While I totally agree with the basic ideas here, to be honest, I *HUGELY* resent the implication that there’s no good reason for people to have negative feelings about the term ‘feminism’, or the idea that ‘feminism’ is someone The One True Word for pursuing gender justice / equality, or the idea that anyone who believes in gender justice is therefore a feminism (usually a claim made by the SAME people who will quickly dismiss TERFs, SWERFs, etc. as “not real feminism!”, and use that to dodge acknowledging the serious problems feminism has in its history… as though they are single-handedly the arbiters of what is or isn’t feminism either way, and use this in a way that just HAPPENS to always be perfectly convenient for them in the moment).

There are a LOT of women – chiefly trans women, sex workers, and women of colour – who have been SEVERELY neglected, mistreated, harassed, abused or thrown under by the bus by feminism, feminists and/or in the name of feminism.

I have very, very good reason to be embarassed, alienated and disenfranchised with that term, and to have ALWAYS have fears and suspicions about what is meant by it wherever I encounter it.

And I do resent this “There’s nothing wrong with the word feminism and it’s TOTALLY the best word and no one should EVER have any problem with it” attitude, which is itself an example of my (and other women marginalized or harmed by feminism) once again being tossed under the bus by feminism for the sake of feminism’s brand identity

@Natalie

I’m sorry some things here upset you, I understand why they do.

I guess I can only offer that we’re doing the equivalent of Feminism 101 here (and sadly, much of my audience can’t handle even that, if you could see the trash/spam folder right now your eyes would be shocked right out of your head). You’re talking about Masters Degree Feminism (or some equivalent) which most aren’t ready for.

All that said, while I know of many of the problems you mention, I still don’t think that’s the majority of feminists or feminism…I DO consider those to be outliers and extremists and that’s why I mention extremists and outliers in the piece, because they most definitely exist, as they do in any philosophy/religion/group/etc. I’m sure for anyone who has experienced heartache/frustration/hatred/abuse/neglect/harassment and everything in between at the hands of these people it doesn’t FEEL that they are the outliers, but I still do believe they’re the exception and not the rule.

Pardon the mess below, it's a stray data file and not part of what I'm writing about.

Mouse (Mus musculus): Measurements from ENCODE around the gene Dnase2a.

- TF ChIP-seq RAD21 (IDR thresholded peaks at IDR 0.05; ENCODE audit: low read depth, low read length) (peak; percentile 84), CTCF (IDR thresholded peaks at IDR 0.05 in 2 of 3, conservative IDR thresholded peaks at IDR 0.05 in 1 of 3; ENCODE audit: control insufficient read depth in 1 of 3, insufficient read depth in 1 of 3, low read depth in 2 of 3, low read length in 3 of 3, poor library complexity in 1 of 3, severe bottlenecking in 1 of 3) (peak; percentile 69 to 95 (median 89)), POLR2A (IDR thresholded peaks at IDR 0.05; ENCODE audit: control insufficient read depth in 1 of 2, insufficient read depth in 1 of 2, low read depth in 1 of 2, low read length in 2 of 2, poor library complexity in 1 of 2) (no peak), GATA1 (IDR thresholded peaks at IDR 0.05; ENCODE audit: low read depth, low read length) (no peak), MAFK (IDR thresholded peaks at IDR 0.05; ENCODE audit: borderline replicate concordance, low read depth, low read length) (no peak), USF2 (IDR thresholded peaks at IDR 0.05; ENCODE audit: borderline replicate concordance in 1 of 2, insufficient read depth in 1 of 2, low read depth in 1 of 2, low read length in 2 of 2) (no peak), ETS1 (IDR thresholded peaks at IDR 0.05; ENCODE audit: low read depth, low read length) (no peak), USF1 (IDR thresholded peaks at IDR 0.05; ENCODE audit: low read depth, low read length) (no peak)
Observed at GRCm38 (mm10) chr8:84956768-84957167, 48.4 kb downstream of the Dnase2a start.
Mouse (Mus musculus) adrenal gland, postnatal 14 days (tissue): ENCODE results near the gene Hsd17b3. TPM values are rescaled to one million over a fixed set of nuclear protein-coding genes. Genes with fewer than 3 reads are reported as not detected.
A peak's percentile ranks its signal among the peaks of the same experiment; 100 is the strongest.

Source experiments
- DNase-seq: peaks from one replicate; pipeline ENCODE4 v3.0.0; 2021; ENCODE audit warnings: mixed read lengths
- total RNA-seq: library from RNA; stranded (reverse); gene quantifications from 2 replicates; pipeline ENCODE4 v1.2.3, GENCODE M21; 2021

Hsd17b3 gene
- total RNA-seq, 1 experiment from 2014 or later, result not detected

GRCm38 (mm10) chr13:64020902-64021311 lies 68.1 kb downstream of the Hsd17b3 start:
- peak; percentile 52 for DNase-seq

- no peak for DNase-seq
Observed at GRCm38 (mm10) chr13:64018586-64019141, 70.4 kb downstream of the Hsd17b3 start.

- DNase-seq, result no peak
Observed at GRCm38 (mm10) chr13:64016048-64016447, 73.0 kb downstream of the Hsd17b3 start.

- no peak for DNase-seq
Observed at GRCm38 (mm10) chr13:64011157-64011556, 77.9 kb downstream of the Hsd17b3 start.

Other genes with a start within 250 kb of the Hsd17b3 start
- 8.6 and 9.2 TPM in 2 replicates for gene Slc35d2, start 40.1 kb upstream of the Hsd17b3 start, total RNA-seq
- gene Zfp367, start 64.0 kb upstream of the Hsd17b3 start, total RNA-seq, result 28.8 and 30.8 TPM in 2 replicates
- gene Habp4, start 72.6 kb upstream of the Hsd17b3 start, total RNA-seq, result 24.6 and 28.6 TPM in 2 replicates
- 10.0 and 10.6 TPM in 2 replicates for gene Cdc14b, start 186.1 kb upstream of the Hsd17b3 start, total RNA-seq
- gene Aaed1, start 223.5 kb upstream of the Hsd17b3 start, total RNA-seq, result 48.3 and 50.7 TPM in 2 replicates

Feminism IS about equality. Not everyone practices it that way, there are always outliers, but it’s what the belief IS about, should be about, and everyone that’s not on that point should be run out of town.

I’m an advocate for rehabbing the word, not letting people wrong about the word take it over.

Natalie, your comment on this thread saved my soul tonight from burning in a fiery pit of rage. I’m honestly happy that someone acknowledged the various people who feminism has thrown under the bus for their movement. (I personally call them Qualifiers). While the article itself was very good and well written the author’s attitude to why some people hesitate at feminism was a little to black and white to stomach. Your comment put into words something I have had a very hard time expressing since I first read this post.

I’m sending you out awesome vibes because you are awesome and speak for all the neglected women of feminism. Thank you.

By the way, Joss Whedon has a point. The gay rights movement and the civil rights movement got it right when they positioned themselves as normal, and their opponents as homophobic and racist. They didn’t label themselves with a potentially divisive word.

Now, I consider myself a feminist, and I fully believe that men and women are equal in all things that are essential (yes, yes, biological differences, blah blah blah, I must be in the minority because it’s my religious convictions that make me sympathetic to feminism, because biological bodies are just clothes to hold our souls, and souls aren’t gendered in their essence).

But maybe it would be better if the women’s rights movement just called themselves normal men and women who believe in equality, and their opponents get saddled with the label of sexist or genderist or whatever. Let THEM get saddled with the -ism word.

@Bill K

Neither of those “essays” are convincing. If offense is controllable, other emotions are also controllable. Both essays find value in the control of emotion. This is preposterous. Being totally rational and without emotion is inhuman. Both essays miss out on the value of emotion, the political possibilities of emotion, the power of affect as Spinoza says, to increase the body’s capability to act.

I recommend reading Sara Ahmed and Eve Kosofsky Sedgwick and Sianne Ngai for better arguments about the economies of emotion.

@ Nu-D: